When you receive your watch, if it is an automatic (self winding) watch like a Rolex, you will need to manually wind it from the crown at least 25 turns. Then set the time, make sure the crown is screwed down tight to the case and wear the watch for at least 12-14 hours a day, staying active in order to “charge” the mainspring. The power reserve on your watch will depend on your activity level while your wear it, the condition of the automatic, and how well the watch has been cared for in its lifetime. Power reserve will vary from watch model to model…
I strongly suggest that EVERY watch stays as clean and dry as possible, Keep your watch out of the pool, shower and salt water to help prolong its lifespan. A watch with a plastic crystal should Never go in the water.
Please take a moment and check this page on my web site for more info on “Water Resistance”
Please click on this link to read my Blog post on how an automatic watch works.
I will give you a 1 year guarantee on “my work”. I won’t be responsible for any original part that may fail after service. ALL warranty work must be returned to me for repair.
I will NOT guarantee any vintage watch to be waterproof even if it has just had new seals and gaskets. I would suggest that every vintage watch be kept as clean and dry as possible.
I will only pressure test a Rolex or NEW Omega Seamaster to check water resistence.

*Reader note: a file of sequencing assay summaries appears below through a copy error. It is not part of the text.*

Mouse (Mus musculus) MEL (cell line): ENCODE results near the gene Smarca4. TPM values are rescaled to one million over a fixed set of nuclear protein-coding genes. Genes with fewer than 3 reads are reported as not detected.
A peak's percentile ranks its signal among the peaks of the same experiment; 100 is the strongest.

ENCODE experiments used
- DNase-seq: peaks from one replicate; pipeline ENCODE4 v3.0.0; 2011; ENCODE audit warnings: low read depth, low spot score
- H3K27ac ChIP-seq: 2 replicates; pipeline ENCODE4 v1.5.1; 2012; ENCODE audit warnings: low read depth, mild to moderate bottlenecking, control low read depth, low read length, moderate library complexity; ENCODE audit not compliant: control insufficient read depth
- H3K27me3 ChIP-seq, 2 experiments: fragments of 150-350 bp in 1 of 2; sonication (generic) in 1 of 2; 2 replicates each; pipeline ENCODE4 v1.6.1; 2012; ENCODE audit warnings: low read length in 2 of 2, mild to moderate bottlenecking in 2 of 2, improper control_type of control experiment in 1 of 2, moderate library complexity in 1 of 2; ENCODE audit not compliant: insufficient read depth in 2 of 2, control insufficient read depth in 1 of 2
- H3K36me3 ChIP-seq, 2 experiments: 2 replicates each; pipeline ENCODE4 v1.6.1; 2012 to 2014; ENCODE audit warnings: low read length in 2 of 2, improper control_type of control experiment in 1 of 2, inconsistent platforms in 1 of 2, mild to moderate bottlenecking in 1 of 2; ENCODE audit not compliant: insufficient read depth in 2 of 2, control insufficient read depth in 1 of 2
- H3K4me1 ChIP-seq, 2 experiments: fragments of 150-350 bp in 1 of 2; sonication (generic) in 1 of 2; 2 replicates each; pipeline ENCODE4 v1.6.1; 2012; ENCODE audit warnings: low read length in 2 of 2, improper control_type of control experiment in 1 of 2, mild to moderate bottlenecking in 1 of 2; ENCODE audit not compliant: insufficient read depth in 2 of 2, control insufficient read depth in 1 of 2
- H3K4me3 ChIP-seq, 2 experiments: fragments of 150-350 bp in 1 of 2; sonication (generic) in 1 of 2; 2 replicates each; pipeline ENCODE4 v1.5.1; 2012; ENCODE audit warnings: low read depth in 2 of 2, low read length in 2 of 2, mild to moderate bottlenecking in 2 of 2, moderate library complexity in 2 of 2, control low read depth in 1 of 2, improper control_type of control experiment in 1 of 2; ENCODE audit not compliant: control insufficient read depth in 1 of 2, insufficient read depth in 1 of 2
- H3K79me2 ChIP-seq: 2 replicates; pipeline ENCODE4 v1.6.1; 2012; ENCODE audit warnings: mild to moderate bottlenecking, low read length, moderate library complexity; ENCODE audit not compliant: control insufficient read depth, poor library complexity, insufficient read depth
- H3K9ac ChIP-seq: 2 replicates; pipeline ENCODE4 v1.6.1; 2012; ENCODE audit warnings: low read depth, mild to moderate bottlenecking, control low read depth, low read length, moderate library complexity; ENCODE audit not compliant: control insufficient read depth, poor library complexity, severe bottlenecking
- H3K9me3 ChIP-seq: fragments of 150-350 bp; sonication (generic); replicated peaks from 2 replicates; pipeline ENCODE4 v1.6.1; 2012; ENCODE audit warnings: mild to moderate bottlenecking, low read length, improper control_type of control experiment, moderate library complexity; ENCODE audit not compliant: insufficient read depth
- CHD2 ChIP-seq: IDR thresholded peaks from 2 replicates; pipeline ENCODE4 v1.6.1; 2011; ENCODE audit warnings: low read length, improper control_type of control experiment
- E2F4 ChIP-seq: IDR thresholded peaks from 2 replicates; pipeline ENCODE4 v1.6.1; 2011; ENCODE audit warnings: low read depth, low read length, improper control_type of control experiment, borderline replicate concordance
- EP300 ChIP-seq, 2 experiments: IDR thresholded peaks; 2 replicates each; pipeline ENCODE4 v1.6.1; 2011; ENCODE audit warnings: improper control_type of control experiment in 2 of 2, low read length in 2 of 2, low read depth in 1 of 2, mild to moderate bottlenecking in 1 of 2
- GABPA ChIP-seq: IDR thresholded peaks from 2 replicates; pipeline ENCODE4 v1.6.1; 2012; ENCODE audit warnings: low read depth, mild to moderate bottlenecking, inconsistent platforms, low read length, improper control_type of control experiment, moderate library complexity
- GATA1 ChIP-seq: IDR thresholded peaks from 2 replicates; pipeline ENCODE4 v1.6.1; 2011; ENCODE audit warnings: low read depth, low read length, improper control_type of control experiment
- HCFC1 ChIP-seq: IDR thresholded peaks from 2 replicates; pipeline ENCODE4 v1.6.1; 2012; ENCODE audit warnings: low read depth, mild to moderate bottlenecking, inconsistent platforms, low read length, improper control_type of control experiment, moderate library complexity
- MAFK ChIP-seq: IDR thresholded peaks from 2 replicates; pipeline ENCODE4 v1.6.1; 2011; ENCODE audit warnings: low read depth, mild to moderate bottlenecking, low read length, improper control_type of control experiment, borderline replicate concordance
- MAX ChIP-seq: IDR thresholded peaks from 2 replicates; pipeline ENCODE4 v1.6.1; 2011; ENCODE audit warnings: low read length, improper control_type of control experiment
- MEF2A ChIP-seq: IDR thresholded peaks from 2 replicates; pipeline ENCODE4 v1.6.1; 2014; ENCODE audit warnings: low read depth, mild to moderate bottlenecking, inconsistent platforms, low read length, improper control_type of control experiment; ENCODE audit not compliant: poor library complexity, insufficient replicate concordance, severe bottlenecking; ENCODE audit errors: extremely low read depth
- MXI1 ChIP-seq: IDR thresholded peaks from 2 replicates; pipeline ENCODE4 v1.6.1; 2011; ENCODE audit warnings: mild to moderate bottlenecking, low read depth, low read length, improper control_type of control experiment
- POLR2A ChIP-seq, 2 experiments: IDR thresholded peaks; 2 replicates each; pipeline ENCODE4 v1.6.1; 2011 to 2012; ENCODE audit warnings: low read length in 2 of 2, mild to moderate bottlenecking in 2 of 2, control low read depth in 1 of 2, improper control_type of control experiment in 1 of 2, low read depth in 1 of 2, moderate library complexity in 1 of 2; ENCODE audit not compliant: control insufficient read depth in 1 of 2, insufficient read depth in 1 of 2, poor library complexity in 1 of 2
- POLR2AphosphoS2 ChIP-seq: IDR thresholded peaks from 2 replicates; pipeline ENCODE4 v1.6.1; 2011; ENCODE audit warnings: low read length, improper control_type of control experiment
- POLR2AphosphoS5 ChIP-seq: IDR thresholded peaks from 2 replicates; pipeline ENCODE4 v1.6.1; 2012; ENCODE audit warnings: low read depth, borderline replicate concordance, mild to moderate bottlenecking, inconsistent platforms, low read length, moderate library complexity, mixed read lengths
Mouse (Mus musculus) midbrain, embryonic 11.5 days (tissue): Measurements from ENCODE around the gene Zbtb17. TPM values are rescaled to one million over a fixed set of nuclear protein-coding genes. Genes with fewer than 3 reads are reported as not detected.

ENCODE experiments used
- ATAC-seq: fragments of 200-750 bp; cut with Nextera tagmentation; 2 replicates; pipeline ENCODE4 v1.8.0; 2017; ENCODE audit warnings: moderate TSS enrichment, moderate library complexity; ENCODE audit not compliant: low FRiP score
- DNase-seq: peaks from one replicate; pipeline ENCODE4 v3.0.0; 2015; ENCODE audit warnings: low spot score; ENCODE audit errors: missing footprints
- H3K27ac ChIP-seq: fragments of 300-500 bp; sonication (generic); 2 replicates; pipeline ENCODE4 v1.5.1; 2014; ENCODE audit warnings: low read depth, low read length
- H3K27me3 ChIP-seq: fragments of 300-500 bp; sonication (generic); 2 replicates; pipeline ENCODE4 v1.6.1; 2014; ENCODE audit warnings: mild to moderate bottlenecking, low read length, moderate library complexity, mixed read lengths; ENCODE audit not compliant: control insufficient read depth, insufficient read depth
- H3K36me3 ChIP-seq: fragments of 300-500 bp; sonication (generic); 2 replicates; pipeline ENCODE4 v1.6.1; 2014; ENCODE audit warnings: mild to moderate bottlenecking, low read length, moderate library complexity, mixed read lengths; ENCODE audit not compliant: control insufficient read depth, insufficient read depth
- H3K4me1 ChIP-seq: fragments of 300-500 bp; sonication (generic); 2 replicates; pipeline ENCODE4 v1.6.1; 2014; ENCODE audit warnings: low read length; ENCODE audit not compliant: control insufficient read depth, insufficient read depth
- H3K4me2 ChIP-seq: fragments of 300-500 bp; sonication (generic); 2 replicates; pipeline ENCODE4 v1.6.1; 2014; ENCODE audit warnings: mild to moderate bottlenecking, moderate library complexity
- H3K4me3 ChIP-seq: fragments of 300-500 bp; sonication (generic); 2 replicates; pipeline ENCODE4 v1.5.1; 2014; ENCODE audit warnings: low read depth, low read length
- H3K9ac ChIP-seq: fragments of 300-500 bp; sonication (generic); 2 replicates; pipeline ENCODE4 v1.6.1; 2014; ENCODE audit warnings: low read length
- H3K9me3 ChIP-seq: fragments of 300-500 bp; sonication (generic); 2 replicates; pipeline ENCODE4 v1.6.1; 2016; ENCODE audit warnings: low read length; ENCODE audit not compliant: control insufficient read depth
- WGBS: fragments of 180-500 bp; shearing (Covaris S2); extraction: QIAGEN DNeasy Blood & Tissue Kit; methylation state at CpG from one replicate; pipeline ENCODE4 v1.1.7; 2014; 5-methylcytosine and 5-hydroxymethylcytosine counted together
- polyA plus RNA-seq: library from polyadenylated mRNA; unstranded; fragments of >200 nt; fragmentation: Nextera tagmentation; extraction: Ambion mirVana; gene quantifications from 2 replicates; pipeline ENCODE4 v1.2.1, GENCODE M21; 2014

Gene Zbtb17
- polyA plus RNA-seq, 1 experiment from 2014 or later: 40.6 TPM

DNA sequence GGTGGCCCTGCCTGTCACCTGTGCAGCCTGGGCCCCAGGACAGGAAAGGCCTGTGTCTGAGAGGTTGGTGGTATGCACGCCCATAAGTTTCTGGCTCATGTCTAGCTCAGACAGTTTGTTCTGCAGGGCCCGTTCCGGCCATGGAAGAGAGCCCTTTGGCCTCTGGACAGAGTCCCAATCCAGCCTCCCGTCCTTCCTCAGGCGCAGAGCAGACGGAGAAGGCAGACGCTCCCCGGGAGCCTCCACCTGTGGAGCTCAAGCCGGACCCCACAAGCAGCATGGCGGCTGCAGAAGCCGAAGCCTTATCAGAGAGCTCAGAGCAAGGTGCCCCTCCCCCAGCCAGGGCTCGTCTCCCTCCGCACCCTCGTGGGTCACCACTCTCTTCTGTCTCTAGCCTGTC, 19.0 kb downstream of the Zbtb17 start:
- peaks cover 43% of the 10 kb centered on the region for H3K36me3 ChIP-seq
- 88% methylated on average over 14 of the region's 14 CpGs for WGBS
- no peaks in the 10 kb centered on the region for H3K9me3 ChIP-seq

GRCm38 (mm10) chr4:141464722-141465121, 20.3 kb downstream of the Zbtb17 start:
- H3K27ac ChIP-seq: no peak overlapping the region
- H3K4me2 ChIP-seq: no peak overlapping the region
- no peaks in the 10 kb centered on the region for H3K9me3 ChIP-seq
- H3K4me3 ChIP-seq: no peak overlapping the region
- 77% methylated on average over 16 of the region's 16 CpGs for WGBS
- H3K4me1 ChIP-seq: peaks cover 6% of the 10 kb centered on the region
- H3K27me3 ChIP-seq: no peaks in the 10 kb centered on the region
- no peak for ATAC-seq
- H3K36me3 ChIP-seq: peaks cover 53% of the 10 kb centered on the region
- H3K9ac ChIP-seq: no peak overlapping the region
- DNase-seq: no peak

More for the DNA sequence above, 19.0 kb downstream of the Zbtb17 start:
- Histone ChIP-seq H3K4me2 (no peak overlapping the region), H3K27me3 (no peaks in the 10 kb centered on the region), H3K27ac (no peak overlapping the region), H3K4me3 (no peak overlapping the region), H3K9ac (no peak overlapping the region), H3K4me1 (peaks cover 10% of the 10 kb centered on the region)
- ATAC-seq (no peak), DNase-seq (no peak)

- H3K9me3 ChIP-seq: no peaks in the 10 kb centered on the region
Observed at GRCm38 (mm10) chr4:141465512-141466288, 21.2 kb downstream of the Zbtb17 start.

The warranty is voided if: The watch has moisture inside the case; The balance staff is broken (This means the watch was dropped); The crystal is scratched or broken; If the case has been opened / tampered with, the guarantee is void. Most all wristwatches need to have their case backs opened by a professional with the proper tools. The warranty is not transferable if the watch is sold.
Accuracy levels will vary with the age, condition and service history of your watch. A newer Rolex in good running condition should meet Chronometer standards of -2 to +6 seconds a day. An older model (1570) may meet those standards but it will vary according to movement condition and its service history. Rolex recommends that their watches should be serviced every 3-5 years.
A vintage mechanical watch from the 60-70’s can’t be expected to run this accurately. It may run this well, but I can’t guarantee it. Depending on the movement, it should be in the 10-15 seconds fast a day. Most of these watches also can’t be considered water resistant because of their age and case, crystal and crown wear. Vintage watches should be kept as clean and dry as possible.
Please keep in mind that no watch, not even a Rolex will last forever, everything wears out at some point!! I will do my best on each overhaul to get the watch as accurate as possible, but there are limitations of what I can and can’t do on every repair job.